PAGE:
Written evidence submitted by the Chartered Institute of Environmental Health (FS0049)


September 2022


About the Chartered Institute of Environmental Health (CIEH)


CIEH is the professional voice for environmental health representing over 7,000 members

working in the public, private and third sectors, in 52 countries around the world. It ensures

the highest standards of professional competence in its members, in the belief that through

environmental health action people's health can be improved.


Environmental health has an important and unique contribution to make to improving

public health and reducing health inequalities. CIEH campaigns to ensure that government

policy addresses the needs of communities and business in achieving and maintaining

improvements to health and health protection.


Key Points:


The CIEH are disappointed in the lack of detail, direction and ambition of the UK Government’s Food Strategy and would urge the government to embrace and implement the recommendations of the Independent Report commissioned by Henry Dimbleby.


Several factors have affected the resilience of the UK’s food supply chain which has resulted in rising food prices. These include the ongoing war in Ukraine and sanctions on Russia, labour shortages, the UK’s decision to leave the EU, and climate change.


While the CIEH do not currently hold a position on the most appropriate measures for tackling the inflationary pressures which are driving up food prices, we do feel that the UK must prioritise strengthening the resilience of the UK’s food supply chain as a means of stabilising food prices in the long-term. We urge the UK government to do so by adopting the recommendations of the Independent Report commissioned by Henry Dimbleby.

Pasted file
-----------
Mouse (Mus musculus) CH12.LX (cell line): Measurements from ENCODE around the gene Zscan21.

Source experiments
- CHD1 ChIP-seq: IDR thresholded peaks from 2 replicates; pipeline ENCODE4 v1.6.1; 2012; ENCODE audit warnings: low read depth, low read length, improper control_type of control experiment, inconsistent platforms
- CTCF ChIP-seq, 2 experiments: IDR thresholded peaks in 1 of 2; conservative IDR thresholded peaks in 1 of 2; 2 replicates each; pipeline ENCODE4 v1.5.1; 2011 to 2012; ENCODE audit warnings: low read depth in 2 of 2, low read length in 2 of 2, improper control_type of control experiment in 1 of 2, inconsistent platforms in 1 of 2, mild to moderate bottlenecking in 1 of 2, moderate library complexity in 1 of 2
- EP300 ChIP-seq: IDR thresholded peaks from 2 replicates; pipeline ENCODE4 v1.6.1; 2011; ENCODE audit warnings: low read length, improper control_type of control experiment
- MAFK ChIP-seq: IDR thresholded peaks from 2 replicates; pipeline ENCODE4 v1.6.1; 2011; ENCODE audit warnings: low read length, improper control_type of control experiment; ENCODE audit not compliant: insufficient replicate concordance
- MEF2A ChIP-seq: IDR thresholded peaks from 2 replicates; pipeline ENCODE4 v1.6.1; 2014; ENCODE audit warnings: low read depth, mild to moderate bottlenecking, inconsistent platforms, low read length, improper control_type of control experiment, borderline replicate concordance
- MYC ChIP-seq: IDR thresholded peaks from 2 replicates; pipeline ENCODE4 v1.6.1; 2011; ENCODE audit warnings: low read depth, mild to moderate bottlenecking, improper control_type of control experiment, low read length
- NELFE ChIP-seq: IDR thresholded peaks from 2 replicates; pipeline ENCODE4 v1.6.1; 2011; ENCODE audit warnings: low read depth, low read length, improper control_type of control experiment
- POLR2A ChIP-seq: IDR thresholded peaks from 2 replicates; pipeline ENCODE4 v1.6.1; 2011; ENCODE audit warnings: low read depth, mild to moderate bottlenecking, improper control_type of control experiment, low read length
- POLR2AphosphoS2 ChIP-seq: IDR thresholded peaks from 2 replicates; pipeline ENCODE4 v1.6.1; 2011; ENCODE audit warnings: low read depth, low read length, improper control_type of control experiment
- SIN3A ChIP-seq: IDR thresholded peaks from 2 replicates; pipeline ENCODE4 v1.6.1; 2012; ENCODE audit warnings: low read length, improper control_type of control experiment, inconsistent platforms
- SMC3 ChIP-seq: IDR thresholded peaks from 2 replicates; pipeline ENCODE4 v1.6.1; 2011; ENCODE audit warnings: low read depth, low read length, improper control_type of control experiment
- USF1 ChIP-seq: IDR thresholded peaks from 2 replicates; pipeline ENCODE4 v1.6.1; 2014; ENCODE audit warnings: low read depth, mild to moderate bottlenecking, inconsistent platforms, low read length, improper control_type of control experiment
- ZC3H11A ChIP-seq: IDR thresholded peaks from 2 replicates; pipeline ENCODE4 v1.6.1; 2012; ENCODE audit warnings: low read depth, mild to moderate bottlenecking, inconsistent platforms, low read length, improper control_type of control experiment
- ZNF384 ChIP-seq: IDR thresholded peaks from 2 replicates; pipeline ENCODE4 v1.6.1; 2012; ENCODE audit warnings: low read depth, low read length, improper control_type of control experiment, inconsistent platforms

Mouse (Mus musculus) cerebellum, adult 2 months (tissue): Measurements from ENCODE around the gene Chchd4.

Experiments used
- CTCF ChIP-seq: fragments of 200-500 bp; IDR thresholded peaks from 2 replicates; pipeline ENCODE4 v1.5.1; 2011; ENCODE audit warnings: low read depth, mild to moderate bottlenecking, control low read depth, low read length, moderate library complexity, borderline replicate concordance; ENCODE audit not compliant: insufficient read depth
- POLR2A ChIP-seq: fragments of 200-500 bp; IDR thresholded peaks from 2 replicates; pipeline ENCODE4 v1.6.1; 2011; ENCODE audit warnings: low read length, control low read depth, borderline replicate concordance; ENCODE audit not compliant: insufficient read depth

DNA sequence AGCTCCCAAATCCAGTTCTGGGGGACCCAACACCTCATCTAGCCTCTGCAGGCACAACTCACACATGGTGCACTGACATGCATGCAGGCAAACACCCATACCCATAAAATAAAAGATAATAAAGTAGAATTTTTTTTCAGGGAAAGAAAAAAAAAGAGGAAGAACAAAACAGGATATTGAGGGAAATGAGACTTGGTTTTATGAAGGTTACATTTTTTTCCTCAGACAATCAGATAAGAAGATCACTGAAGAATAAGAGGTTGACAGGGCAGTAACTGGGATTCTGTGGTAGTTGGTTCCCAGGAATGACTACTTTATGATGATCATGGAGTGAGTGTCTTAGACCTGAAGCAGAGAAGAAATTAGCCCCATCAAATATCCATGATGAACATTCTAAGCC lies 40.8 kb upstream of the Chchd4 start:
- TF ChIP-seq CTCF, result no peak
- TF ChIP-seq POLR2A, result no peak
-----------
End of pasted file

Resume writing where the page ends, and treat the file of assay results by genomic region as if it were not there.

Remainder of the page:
With respect to access to healthy and nutritious food, it is apparent that income is a key factor in one’s ability to access such food items and that educational interventions are least likely to work among adults on low income with the issue being affordability rather than awareness.


While it is encouraging that the UK government are consulting on a Land Use framework, we would urge the government to strike the right balance between ensuring food security with meeting the necessary targets to fight against climate change. We eagerly await the detail of this framework when it is published in 2023.


  1. What are the key factors affecting the resilience of food supply chains and causing disruption and rising food prices – including input costs, labour shortages and global events? What are the consequences for UK businesses and consumers?

The CIEH recognise that there are several factors at play which have impacted the resilience of food supply chains which have resulted in rising food prices. For example, the ongoing war in Ukraine is continuing to drive up the cost of staple products such as margarine, pasta, as food prices soared by a record 10.6% in September.

Furthermore, the Ukraine and Russia are some of the largest exporters of wheat in the world, together accounting for 30% of global wheat exports.[1] The ongoing war in Ukraine, and sanctions on Russia, has posed significant challenges with respect to either country being able to export its wheat with McKinsey & Company suggesting that the 2022/23 wheat harvest is likely to be 30 million tonnes below normal levels.[2]

Labour shortages are also having a big impact on food prices. A House of Commons Committee Report into labour shortages in the food and farming sector published in April 2022 found that “labour shortages, caused by Brexit and accentuated by the pandemic, have badly affected businesses across the food and farming sector. If not resolved swiftly, they threaten to shrink the sector permanently with a chain reaction of wage rises and price increases reducing competitiveness, leading to food production being exported abroad and increased imports”[3]

Global inflationary pressures due to the pandemic, accentuated by the war in Ukraine which has seen the price of energy soar worldwide, has also had a considerable impact on food prices. The FAO Index has reached record levels in 2022, reaching a peak in March 2022, before decreasing slightly though still vastly outstripping 2020 and 2021 levels.[4]